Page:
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Supreme Court reserves order on exporting raw endosulfan

Author(s): Savvy Soumya Misra

Issue: Nov 18, 2011
Decision on exporters’ plea on November 21

Pesticide manufacturers pleaded for permission to export raw endosulfan on November 14 when the Supreme Court took up the case for hearing. The court, on September 30, had allowed the export of only endosulfan formulations  (chemicals combined with raw endosulfan) to countries from which they had received export orders prior to the ban on May 13 this year when the apex court had imposed a complete ban on production, use, sale and export of endosulfan.

The three judge bench, comprising chief justice S H Kapadia, Swatantar Kumar and K S P Radhakrishnan have reserved their decision on whether to allow the export for November 21. The pesticide manufacturers have been asked to file an interim application in this regard.

The petitioners in the case, the Democratic Youth Federation of India (DYFI), requested for an adjournment on November 14 as they wanted some more time to be able to respond to the counter affidavit that was filed by the Pesticides Manufacturers Association of India after the last hearing on October 10.

In it, the manufacturers have reiterated their stand that, though, it is alleged that there are health impacts of endosulfan in Kasaragod in Kerala and Dakshin Kanada in Karnataka, there is no causative link established between the pesticide and the reported health problems. The petitioners in their initial reaction had dismissed the claims as false statements and a deliberate effort to mislead the court.  They are now working on drafting an extensive reply to the affidavit.

On the same day, the Central government, filed an affidavit regarding a change in the terms of reference for the  Supreme Court appointed joint committee, comprising the agriculture commissioner and the director general of the Indian Council of Medical Research. “These terms of reference are for a long term study that the committee is supposed to do,” said Deepak Prakash, advocate for the petitioners.

The government wants the joint committee to explain the following in its long term final report: the extent of endosulfan’s impact on human health and the environment; whether its impact has anything to do with the way it is used; the extent of the hazard; the alternatives to endosulfan; if endosulfan is to be allowed then the precautions that should be taken; and if the pesticide has to be phased out and the manner and mode in which it has to be done.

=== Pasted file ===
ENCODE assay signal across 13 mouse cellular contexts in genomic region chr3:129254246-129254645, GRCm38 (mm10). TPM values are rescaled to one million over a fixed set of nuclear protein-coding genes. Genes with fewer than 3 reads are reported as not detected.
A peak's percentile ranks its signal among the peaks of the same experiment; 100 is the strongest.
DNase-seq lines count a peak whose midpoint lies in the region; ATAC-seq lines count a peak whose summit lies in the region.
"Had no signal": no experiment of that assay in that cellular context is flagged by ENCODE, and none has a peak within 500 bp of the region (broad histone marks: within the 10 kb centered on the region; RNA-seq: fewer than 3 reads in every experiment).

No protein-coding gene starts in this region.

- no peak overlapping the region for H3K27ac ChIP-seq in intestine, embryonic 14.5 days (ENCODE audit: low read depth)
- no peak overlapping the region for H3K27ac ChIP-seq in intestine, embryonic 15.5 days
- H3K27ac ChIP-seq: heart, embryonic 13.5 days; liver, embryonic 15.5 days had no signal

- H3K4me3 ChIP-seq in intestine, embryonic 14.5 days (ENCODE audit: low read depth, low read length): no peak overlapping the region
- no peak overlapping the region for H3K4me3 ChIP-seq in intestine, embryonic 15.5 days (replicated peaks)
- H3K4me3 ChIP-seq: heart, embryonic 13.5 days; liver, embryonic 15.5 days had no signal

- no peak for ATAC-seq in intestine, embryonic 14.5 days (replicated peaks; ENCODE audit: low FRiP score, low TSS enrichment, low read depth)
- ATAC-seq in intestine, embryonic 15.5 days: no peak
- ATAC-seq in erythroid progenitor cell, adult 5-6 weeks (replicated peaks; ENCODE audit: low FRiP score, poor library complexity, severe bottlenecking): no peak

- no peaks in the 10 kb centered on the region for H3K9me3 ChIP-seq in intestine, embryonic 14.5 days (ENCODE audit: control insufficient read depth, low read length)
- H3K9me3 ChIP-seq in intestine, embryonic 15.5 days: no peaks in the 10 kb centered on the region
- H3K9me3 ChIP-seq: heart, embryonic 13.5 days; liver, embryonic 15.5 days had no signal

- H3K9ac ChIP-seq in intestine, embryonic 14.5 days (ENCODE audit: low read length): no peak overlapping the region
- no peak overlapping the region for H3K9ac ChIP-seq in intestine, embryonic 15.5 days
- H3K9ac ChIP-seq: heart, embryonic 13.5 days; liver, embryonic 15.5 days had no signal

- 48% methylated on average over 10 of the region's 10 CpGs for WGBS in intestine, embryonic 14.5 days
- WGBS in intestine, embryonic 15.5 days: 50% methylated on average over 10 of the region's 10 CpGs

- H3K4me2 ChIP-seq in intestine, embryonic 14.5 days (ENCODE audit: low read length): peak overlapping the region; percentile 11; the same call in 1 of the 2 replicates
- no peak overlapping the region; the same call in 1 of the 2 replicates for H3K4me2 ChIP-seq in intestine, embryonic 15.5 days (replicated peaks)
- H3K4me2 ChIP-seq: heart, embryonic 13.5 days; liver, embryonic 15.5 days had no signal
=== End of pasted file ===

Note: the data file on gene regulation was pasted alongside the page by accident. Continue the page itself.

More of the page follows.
The next hearing is scheduled for November 21.

Stockholm Convention

While pesticide manufacturers in India are trying to get the Supreme Court ban on the pesticide lifted, the international community is phasing out endosulfan. The secretary-general of the United Nations, acting in his capacity as a depository, issued a notification on October 27, stating that the international phase-out of endosulfan, with certain exemptions under the Stockholm Convention on Persistent Organic Pollutants (POPs), will come into effect by the end of October next year.

The secretary-general has said that the parties to the Convention should notify the depository if they are unable to accept the decision of the Conference of Parties (CoP) taken in April that listed endosulfan for elimination with specific exemptions.

The CoP decision will enter into force for all parties, except those who have notified non-acceptance, on expiry of one year from the date of communication by the depository. India has already expressed willingness to join the phase-out over five years (extendable to 10 years).
The POP Review Committee of the Convention has already set up an ad hoc working group to review and identify information gaps on alternatives to endosulfan and to assess endosulfan alternatives.

Back home

The National Human Rights Commission has, meanwhile, issued a notice to the Kerala government for not paying adequate compensation to the victims of endosulfan in Kasaragod. The Commission is also planning to approach the Supreme Court for execution of its orders for paying Rs 5 lakh each to the next of kin of the victims who lost their lives or were rendered unfit due to the harmful effects of the pesticide.

The state government had announced an increase in the compensation from Rs. 50,000 to Rs 1 lakh to the victims and budgeted funds are being released. The state has sought the Centre’s assistance for payment of compensation as the state government alone could not pay the entire amount.
But it’s not  just the funds, the Oomen Chandy government has also issued a government order to reshuffle the district level relief and rehabilitation cell, keeping the civil society out of it. The cell is yet to be dissolved.

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